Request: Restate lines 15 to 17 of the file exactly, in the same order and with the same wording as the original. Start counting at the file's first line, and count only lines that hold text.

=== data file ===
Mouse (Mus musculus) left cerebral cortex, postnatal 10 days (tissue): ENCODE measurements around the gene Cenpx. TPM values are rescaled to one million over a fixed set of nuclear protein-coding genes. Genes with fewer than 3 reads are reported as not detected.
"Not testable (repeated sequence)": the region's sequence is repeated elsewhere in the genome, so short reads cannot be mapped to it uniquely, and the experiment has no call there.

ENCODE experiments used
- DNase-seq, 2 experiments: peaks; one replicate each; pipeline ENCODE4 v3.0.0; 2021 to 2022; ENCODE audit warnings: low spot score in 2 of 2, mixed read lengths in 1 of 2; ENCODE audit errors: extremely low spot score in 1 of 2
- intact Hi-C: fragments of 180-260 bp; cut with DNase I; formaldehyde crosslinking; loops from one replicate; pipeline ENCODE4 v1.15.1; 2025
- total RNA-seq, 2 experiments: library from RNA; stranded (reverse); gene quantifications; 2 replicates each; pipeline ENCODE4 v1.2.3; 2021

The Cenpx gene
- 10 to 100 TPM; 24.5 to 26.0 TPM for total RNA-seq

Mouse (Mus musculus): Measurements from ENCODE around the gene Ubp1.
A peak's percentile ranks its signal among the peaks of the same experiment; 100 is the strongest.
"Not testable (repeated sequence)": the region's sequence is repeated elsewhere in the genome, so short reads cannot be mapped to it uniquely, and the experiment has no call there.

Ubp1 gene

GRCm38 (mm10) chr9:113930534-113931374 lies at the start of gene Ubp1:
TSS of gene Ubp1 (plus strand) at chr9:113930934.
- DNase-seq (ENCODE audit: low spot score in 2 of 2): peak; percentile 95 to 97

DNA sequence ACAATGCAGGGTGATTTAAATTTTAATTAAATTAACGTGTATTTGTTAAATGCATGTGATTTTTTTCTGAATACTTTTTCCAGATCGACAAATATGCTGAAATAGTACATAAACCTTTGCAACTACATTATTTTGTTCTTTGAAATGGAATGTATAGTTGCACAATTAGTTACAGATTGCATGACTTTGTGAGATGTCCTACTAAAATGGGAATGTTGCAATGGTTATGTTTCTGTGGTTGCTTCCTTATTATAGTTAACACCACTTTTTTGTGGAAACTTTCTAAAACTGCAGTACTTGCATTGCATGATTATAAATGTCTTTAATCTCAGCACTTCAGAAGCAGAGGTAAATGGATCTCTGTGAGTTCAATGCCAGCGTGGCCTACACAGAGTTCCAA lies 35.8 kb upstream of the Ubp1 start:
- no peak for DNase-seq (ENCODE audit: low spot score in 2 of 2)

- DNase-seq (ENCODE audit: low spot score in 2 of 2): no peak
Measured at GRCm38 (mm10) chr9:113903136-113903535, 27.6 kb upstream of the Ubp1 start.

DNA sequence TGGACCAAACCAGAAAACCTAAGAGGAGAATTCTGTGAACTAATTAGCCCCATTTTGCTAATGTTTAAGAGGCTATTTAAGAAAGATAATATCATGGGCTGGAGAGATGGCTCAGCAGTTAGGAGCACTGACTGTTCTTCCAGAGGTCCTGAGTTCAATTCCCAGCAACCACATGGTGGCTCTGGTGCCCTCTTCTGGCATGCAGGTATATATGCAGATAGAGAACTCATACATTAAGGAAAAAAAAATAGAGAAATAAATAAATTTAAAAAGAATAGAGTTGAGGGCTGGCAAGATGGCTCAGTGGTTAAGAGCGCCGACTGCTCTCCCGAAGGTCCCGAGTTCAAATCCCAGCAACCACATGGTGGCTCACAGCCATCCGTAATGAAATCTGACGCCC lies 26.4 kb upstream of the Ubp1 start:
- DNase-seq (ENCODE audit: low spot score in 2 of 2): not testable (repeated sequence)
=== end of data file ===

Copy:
- DNase-seq (ENCODE audit: low spot score in 2 of 2): peak; percentile 95 to 97

DNA sequence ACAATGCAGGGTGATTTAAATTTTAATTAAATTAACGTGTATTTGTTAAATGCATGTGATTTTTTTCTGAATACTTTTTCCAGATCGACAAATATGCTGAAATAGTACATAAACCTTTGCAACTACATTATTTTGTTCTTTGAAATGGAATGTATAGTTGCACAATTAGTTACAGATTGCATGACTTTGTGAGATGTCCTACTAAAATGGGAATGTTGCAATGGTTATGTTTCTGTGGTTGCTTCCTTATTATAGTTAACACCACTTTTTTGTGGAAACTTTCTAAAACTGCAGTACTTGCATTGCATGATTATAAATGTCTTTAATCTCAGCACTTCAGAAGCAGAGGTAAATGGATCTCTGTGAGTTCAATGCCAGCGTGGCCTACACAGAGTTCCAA lies 35.8 kb upstream of the Ubp1 start:
- no peak for DNase-seq (ENCODE audit: low spot score in 2 of 2)